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Gary Nakauchi Explains How to Start Investing in Multifamily Real Estate

Gary Nakauchi

Gary Nakauchi

Gary Nakauchi and his business partner work in Phoenix real estate, where they specialize in BRRR investing for robust cash flow and strategic property growth. In the following article, Gary Nakauchi discusses the fundamental steps and invaluable strategies to kickstart a journey in this dynamic sector. Drawing on years of hands-on experience and a keen eye for market trends, Nakauchi demystifies the complexities, making multifamily real estate a tangible and lucrative prospect for both seasoned investors and newcomers alike.

Embarking on the journey of multifamily real estate investment can be a transformative venture, unlocking a world of opportunities for financial growth and stability. Whether an investor is looking to diversify their portfolio or build a foundation for long-term wealth, Nakauchi’s expertise provides the compass needed to navigate this exciting realm of investment.

Multifamily real estate has long been a source of income for the wealthy, but it’s an accessible investment vehicle even for the average Joe. While multifamily investments can be a lucrative venture, diving into it without preparation is risky at best. Before jumping in, these five simple strategies will ensure a real estate investment journey filled with determination, confidence, and clarity.

Gary Nakauchi Says to Evaluate the Market

The first step of investing in real estate involves understanding the local market. Whether an investor knows the town like the back of their hand or is purchasing out of state, they need to study the local trends to identify what’s a good deal and what’s a bust.

Use the knowledge of a local seasoned realtor or investor, websites like Redfin and Zillow, local landlord associations, and other resources to learn more about the local:

  • Job growth
  • Population trends
  • Rental demand
  • Rental prices versus property prices
  • Forecasted appreciation
  • Zoning and renovation restrictions (particularly in historic districts)

Consider Partnerships and Syndicates

Gary Nakauchi says that large-scale property purchases often require impressive amounts of capital. Consider forming partnerships with other investors to tackle such projects as a team. Have everything laid out in a clear and legal contract before beginning, and ensure partnerships are formed on a foundation of personal trust.

Another hands-off option is to join a real estate syndicate. These are pools of investors who join forces to buy, develop, manage, or finance real estate assets like apartment buildings, commercial properties, or other large multifamily ventures.

Learn How to Be a Landlord

Landlords watch their bank accounts increase every month without a worry in the world… in a dream world, that is. Becoming a landlord is about more than collecting checks; this multifaceted role includes adhering to legal obligations, juggling tenant relationships, and managing properties through the ups and downs.

Gary Nakauchi notes that for a less hands-on approach, consider employing a property management company. Self-managing investors, on the other hand, must become familiar with local tenant/landlord laws and rights, lease agreements, and a local team of repairmen for when wear and tear knock at a property’s door.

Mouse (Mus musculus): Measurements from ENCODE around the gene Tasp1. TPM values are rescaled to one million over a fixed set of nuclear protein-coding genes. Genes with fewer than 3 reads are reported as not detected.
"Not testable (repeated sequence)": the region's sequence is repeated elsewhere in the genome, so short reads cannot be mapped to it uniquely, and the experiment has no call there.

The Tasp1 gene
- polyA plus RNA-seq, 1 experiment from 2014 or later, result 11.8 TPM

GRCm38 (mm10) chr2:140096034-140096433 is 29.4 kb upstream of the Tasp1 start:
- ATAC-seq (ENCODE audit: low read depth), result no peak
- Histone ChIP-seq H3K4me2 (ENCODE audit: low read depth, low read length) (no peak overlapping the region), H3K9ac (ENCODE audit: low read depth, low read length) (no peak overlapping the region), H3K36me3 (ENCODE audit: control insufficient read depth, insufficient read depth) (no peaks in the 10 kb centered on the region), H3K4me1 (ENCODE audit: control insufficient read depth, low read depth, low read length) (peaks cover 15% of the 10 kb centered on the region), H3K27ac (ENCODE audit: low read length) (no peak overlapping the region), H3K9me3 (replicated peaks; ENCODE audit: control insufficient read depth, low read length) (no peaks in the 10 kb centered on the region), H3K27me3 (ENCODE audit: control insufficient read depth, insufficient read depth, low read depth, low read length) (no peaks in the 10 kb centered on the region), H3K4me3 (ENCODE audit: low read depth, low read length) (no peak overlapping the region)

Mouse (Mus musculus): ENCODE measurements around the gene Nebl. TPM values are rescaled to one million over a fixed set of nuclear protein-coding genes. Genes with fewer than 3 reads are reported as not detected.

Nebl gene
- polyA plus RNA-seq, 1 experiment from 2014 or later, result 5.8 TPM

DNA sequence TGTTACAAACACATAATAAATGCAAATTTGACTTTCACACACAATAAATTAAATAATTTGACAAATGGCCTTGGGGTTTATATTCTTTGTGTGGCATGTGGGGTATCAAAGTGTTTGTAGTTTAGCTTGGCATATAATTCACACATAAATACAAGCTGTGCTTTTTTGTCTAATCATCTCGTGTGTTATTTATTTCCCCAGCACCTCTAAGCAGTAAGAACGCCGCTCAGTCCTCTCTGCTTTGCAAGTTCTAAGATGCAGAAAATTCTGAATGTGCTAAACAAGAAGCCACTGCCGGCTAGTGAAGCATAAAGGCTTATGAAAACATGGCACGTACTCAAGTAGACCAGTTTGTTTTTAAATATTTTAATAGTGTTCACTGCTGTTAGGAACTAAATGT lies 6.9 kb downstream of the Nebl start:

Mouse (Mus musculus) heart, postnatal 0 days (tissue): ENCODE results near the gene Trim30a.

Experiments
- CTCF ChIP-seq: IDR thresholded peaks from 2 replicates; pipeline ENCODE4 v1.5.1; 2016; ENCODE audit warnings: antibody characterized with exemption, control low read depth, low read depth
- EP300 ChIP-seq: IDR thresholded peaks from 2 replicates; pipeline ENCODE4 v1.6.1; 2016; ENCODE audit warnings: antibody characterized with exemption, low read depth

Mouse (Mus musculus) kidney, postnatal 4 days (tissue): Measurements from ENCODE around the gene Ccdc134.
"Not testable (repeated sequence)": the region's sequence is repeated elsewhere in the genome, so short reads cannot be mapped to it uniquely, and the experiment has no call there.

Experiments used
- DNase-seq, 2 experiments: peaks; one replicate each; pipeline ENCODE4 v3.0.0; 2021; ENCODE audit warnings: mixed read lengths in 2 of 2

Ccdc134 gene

Gary Nakauchi Purchase and Prepare the Property

Once an investor has narrowed in on a market and chosen their strategy, it’s time to learn how to analyze real estate deals. This requires some study on the following analysis tools:

  • Cash flow: Gary Nakauchi says that it’s important to consider rental income, operating expenses, potential vacancies, and their impact on the property’s performance
  • Rate of return: can use metrics such as return on investment (ROI), return on equity (ROE), or others
  • Cap rate: is a key indicator of a property’s return on investment based on current market value
  • Value per door: breaks down the property’s overall value by considering how many rental units it contains

Gary Nakauchi reports that doing a little research on what each entails and choosing a goal for the future property is essential. Every investor has a different investment strategy, and these are not set in stone; adaptability is key.

Don’t shy away from using a seasoned, investor-friendly real estate agent or real estate mentor to help along the way.

Once the property is purchased, it’s time to prepare it for the market. Since the investor knows their local area, they should picture their ideal tenant; it’s now time to complete any renovations or redesigns to make the space unique and appealing to targeted tenants.

Market and Manage Rentals Efficiently

Gary Nakauchi says that in the realm of real estate investments, the tenant could make or break an investment. It’s vital to utilize the right online platforms and clear property descriptions to attract and screen qualified tenants, as well as to select the property management systems that will help handle maintenance requests, rent collection, and lease renewals.

Those who prefer to avoid those late-night “I need a plumber” phone calls may consider enlisting the services of a property management professional. This ensures they can confidently oversee the investment while leaving the day-to-day responsibilities in capable hands.

Final Thoughts

Gary Nakauchi notes that investing in multifamily real estate is a rewarding journey, but it requires planning, lessons, and adapting to change. A newbie investor can soon grow into a seasoned professional by conducting thorough research and selecting the right strategy. While building a sustainable and successful real estate portfolio takes time, patience, and determination, the efforts are worthwhile and can pave the way to financial freedom and success.